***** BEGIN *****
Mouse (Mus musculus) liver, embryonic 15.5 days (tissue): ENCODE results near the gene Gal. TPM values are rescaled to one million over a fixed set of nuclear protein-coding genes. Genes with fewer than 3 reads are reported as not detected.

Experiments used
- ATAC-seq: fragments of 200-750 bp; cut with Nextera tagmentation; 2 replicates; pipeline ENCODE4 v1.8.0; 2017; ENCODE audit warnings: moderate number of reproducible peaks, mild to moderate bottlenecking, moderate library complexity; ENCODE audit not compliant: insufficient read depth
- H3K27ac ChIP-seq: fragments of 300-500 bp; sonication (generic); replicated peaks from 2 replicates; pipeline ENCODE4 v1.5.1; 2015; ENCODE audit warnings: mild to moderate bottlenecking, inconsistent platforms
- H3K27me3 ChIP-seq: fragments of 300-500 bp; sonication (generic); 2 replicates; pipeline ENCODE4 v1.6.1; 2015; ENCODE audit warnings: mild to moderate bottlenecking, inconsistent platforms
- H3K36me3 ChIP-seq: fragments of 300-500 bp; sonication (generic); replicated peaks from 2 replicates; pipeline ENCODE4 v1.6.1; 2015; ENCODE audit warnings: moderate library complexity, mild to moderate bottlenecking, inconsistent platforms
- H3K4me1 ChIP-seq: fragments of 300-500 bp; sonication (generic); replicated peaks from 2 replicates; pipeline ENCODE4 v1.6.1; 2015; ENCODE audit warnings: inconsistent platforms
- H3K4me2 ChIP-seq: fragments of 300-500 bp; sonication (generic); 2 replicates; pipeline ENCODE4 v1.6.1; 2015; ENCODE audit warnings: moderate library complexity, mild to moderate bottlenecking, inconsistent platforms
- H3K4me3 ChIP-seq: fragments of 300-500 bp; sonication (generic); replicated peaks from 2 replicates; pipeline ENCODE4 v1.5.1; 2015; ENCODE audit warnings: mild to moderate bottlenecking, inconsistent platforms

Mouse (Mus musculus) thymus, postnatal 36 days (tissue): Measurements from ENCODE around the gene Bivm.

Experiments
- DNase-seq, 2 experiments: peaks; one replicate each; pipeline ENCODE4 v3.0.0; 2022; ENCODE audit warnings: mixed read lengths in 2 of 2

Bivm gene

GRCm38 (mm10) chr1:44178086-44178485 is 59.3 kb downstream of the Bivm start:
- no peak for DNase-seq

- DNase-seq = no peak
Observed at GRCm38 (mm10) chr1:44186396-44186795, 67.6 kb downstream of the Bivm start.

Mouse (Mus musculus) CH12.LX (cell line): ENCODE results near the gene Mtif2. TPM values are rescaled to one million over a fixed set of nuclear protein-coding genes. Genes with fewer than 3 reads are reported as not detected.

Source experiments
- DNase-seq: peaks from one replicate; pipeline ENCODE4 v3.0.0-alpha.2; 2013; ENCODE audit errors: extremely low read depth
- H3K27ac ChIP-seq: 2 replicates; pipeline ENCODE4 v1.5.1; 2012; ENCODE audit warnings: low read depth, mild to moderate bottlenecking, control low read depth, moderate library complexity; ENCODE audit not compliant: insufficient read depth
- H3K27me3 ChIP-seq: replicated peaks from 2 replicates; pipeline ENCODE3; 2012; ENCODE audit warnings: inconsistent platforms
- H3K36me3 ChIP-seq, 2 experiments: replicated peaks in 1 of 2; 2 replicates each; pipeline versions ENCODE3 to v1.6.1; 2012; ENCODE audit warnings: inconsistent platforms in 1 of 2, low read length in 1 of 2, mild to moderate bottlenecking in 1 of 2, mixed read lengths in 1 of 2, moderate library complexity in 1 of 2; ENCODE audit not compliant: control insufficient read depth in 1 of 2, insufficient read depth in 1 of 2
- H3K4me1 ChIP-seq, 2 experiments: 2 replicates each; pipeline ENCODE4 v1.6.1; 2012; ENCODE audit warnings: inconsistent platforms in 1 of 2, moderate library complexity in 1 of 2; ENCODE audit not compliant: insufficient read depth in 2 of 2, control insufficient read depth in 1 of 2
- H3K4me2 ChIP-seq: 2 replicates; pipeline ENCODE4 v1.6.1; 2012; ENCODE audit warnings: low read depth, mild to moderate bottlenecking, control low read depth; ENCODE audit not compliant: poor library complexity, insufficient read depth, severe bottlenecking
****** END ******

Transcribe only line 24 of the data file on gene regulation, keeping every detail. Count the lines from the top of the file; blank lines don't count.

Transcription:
- H3K4me1 ChIP-seq, 2 experiments: 2 replicates each; pipeline ENCODE4 v1.6.1; 2012; ENCODE audit warnings: inconsistent platforms in 1 of 2, moderate library complexity in 1 of 2; ENCODE audit not compliant: insufficient read depth in 2 of 2, control insufficient read depth in 1 of 2